News item: Muhammad Ali — Louisville native, peace activist, and three-time heavyweight champ — is the grand marshal for Thursday’s Pegasus Parade.

Monday’s national cause du jour was called "A Day Without Immigrants," and it was designed to demonstrate the importance of immigrants to the work force. Some stores catering to Hispanics closed, and a few immigrants skipped work.

It’s lucky for the racing world that the national organizers of "A Day Without Immigrants" didn’t decide to hold their event on Derby Day, considering the names of some of the Derby jockeys: Alex Solis, Edgar Prado, Ramon Dominguez, Garrett Gomez, Jose Lezcano, Fernando Jara, Patrick Valenzuela, Rafael Bejarano, Cornelio Velasquez, and Robby Albarado.

Of course, considering the money and prestige involved in the Derby, the jockeys probably would take their cue from the Hispanic workers on the Churchill backstretch. On Monday, immigrant hotwalkers, grooms, and exercise riders generally reported to work as usual. "They are so busy," said Julio Rubio, Hispanic services coordinator for a racing organization.

Muhammad Ali is another copout. In the 1960s, he protested the war in Vietnam by refusing to be inducted into the U.S. Army on religious grounds (he was ultimately vindicated by the U.S. Supreme Court). That made him a source of inspiration to downtrodden people of color around the world.

But today Ali is quiet about both the war in Iraq and the immigration controversy. To be fair, some of his silence is due to the toll that Parkinson’s Syndrome has taken on his body and his voice. But it’s also true that his wife, Lonnie, told a reporter that Ali, a converted Muslim, would stay out of the war controversy because he didn’t want to offend his corporate sponsors.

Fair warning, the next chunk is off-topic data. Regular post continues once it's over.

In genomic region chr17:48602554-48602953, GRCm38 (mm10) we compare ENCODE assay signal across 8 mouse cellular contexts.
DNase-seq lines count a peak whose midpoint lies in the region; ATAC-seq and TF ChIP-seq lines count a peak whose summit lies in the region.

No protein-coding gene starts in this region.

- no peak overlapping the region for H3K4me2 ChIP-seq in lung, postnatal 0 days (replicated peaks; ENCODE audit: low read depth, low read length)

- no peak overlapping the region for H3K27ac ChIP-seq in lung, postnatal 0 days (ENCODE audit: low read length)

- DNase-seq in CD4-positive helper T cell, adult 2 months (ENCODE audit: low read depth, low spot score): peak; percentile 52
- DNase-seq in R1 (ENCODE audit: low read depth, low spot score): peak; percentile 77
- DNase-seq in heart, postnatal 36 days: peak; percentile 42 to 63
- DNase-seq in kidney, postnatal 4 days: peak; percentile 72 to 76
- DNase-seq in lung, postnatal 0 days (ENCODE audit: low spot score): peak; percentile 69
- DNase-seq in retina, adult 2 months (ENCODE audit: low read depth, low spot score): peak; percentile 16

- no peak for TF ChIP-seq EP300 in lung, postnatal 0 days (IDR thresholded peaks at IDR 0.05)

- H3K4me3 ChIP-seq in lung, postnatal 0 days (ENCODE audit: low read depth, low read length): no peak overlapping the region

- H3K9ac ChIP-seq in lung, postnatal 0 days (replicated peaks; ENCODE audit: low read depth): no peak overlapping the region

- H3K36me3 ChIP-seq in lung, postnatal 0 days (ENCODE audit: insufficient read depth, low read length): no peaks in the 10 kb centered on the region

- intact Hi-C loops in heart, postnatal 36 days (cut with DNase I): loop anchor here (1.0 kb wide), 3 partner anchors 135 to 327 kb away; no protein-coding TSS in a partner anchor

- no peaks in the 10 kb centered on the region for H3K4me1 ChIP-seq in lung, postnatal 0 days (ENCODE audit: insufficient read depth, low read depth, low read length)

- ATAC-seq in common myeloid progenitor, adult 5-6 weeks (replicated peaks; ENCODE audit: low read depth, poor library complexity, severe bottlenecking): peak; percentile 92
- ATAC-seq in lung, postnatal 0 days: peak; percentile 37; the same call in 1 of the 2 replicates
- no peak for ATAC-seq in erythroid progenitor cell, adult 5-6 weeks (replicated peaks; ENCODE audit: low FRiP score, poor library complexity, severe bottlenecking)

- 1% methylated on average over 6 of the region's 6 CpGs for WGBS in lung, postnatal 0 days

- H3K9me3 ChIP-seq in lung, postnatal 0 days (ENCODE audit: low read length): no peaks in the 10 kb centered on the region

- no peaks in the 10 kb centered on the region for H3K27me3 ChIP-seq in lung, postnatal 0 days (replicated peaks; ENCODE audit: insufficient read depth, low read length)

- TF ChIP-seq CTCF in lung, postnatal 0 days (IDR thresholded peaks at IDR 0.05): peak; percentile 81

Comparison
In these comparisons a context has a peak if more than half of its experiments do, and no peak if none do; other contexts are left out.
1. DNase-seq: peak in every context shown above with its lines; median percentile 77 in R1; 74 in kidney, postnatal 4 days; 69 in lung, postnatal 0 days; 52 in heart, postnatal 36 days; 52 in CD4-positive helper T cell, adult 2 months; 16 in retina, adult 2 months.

News item: Notorious rocker Tommy Jones says he’s looking forward to coming to his first Derby and "taking it all off…uh, in."

Pamela Anderson, the former "Baywatch" babe and perennial Derby "celebrity," is a front person, so to speak, for PETA. Earlier this year she announced that she’s boycotting the Derby to protest what she considers it to be a symbol of cruelty to thoroughbreds and chickens. The horses, you know about. But the chickens came into play because of the track’s partnership with Yum! Brands.

You should understand that Anderson’s protest is not on the same level as, say, the immigration protest that was Monday’s national cause du jour. By boycotting the Derby, Anderson is surrendering only her invitations to lavish parties and her primo VIP seat on Derby Day. It is not what you would call a major sacrifice.

Maybe it was coincidence, and maybe not, but soon after Anderson announced her boycott, Jones announced that he would be coming to the Derby to attend a couple of parties and play some rock-n-roll at a downtown nightspot. He, of course, is her former husband and partner in a sex tape that became an international phenonenon when it popped up on the internet.

News item: Showing Up went four furlongs in 49.60 seconds at Belmont Park and is scheduled to be shipped to the Downs on Thursday.

Sometimes it’s still about the horses.




Tags: History · Horse Racing · Kentucky Derby · Miscellaneous · Sports